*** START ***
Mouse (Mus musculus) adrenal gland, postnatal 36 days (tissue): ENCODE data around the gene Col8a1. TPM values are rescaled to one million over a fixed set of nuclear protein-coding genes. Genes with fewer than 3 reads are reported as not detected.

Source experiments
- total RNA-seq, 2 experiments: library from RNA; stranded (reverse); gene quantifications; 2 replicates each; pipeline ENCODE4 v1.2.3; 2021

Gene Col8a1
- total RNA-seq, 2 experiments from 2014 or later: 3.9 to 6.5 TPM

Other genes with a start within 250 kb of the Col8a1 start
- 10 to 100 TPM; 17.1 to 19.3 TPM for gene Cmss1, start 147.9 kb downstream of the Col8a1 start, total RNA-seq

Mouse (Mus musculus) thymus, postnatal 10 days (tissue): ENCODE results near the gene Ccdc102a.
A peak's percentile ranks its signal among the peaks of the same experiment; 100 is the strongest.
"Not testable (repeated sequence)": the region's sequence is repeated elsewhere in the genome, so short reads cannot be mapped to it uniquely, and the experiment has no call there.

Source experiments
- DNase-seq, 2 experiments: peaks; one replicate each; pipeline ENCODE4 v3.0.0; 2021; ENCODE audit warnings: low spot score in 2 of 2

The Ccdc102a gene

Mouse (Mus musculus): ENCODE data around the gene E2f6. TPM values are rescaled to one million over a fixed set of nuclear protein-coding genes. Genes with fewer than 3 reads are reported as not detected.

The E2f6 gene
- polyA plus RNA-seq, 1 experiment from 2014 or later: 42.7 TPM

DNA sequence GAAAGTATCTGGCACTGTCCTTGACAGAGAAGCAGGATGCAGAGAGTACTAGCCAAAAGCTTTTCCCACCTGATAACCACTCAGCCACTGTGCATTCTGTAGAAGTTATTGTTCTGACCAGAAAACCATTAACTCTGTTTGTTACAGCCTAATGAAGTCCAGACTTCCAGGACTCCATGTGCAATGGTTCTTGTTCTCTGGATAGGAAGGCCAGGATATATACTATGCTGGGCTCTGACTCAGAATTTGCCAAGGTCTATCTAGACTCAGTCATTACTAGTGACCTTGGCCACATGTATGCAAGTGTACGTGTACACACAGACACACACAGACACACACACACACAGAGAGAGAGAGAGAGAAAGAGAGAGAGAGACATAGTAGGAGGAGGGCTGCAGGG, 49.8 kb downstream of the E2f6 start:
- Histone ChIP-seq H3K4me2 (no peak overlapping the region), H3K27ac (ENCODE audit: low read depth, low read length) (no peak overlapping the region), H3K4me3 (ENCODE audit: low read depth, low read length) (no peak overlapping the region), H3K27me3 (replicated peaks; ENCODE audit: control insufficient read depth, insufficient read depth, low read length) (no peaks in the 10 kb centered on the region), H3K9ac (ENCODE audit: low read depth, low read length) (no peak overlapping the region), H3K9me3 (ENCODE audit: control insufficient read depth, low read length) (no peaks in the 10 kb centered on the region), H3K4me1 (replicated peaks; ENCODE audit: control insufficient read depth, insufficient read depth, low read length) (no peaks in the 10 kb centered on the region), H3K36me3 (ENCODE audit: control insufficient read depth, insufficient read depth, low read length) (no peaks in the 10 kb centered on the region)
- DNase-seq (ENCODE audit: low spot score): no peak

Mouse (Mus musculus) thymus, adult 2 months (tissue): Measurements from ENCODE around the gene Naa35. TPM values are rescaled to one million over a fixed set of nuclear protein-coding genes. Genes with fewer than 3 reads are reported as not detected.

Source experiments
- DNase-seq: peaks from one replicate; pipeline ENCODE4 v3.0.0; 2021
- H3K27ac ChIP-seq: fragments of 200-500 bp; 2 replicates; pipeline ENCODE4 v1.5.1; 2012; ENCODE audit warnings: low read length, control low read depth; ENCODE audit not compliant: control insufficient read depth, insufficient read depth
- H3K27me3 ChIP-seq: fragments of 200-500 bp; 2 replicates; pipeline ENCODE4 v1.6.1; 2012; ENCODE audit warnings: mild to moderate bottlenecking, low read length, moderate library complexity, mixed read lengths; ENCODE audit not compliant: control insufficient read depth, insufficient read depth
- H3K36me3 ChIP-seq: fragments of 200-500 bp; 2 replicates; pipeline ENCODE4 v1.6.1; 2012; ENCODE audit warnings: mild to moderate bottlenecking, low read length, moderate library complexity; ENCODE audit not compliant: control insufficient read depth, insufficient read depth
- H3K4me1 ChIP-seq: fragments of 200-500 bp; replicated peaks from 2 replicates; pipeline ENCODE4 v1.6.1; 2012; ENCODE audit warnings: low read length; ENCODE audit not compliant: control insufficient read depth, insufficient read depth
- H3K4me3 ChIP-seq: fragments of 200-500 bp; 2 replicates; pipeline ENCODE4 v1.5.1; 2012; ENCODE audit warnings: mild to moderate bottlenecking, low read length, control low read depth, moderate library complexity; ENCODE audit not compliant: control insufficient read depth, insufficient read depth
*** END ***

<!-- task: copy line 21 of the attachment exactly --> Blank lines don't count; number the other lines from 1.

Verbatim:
Source experiments